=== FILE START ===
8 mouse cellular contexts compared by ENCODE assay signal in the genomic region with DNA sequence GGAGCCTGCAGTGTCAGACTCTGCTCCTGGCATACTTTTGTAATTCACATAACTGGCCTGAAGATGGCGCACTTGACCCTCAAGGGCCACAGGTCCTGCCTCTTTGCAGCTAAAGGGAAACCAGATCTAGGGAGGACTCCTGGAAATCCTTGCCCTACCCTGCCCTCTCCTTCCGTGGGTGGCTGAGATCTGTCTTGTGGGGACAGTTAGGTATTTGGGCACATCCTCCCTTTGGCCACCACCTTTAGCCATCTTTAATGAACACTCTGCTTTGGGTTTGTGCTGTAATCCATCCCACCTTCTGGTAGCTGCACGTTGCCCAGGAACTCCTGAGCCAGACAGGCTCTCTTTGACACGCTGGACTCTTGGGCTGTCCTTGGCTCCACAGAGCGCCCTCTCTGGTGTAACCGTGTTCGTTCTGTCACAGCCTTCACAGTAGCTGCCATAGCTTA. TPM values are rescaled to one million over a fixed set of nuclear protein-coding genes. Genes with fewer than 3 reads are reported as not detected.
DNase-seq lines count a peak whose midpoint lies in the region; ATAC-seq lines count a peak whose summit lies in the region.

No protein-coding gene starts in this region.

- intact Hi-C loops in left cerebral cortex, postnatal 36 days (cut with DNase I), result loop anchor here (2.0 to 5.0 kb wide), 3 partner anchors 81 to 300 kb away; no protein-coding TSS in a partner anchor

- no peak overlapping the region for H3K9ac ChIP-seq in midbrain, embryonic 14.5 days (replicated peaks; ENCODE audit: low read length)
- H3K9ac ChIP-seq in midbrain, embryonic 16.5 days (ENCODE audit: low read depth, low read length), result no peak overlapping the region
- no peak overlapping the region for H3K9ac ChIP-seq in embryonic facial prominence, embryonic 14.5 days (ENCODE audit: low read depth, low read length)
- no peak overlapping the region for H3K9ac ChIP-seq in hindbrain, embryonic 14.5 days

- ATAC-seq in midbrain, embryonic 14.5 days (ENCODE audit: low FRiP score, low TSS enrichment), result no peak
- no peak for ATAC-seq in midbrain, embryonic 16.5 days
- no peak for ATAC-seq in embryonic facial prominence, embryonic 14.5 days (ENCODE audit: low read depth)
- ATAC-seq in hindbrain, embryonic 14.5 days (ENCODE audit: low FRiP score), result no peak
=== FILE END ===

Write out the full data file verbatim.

8 mouse cellular contexts compared by ENCODE assay signal in the genomic region with DNA sequence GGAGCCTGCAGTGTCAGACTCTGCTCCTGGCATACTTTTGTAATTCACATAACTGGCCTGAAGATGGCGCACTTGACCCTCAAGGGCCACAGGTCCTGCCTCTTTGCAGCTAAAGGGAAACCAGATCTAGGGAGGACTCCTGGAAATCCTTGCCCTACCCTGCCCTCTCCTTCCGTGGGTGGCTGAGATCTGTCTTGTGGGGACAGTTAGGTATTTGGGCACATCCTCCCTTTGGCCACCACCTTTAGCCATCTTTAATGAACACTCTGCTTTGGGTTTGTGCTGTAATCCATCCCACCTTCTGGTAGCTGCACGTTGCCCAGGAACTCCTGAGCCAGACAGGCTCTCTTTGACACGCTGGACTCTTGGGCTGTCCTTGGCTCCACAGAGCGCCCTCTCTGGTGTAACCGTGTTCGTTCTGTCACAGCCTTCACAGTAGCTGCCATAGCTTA. TPM values are rescaled to one million over a fixed set of nuclear protein-coding genes. Genes with fewer than 3 reads are reported as not detected.
DNase-seq lines count a peak whose midpoint lies in the region; ATAC-seq lines count a peak whose summit lies in the region.

No protein-coding gene starts in this region.

- intact Hi-C loops in left cerebral cortex, postnatal 36 days (cut with DNase I), result loop anchor here (2.0 to 5.0 kb wide), 3 partner anchors 81 to 300 kb away; no protein-coding TSS in a partner anchor

- no peak overlapping the region for H3K9ac ChIP-seq in midbrain, embryonic 14.5 days (replicated peaks; ENCODE audit: low read length)
- H3K9ac ChIP-seq in midbrain, embryonic 16.5 days (ENCODE audit: low read depth, low read length), result no peak overlapping the region
- no peak overlapping the region for H3K9ac ChIP-seq in embryonic facial prominence, embryonic 14.5 days (ENCODE audit: low read depth, low read length)
- no peak overlapping the region for H3K9ac ChIP-seq in hindbrain, embryonic 14.5 days

- ATAC-seq in midbrain, embryonic 14.5 days (ENCODE audit: low FRiP score, low TSS enrichment), result no peak
- no peak for ATAC-seq in midbrain, embryonic 16.5 days
- no peak for ATAC-seq in embryonic facial prominence, embryonic 14.5 days (ENCODE audit: low read depth)
- ATAC-seq in hindbrain, embryonic 14.5 days (ENCODE audit: low FRiP score), result no peak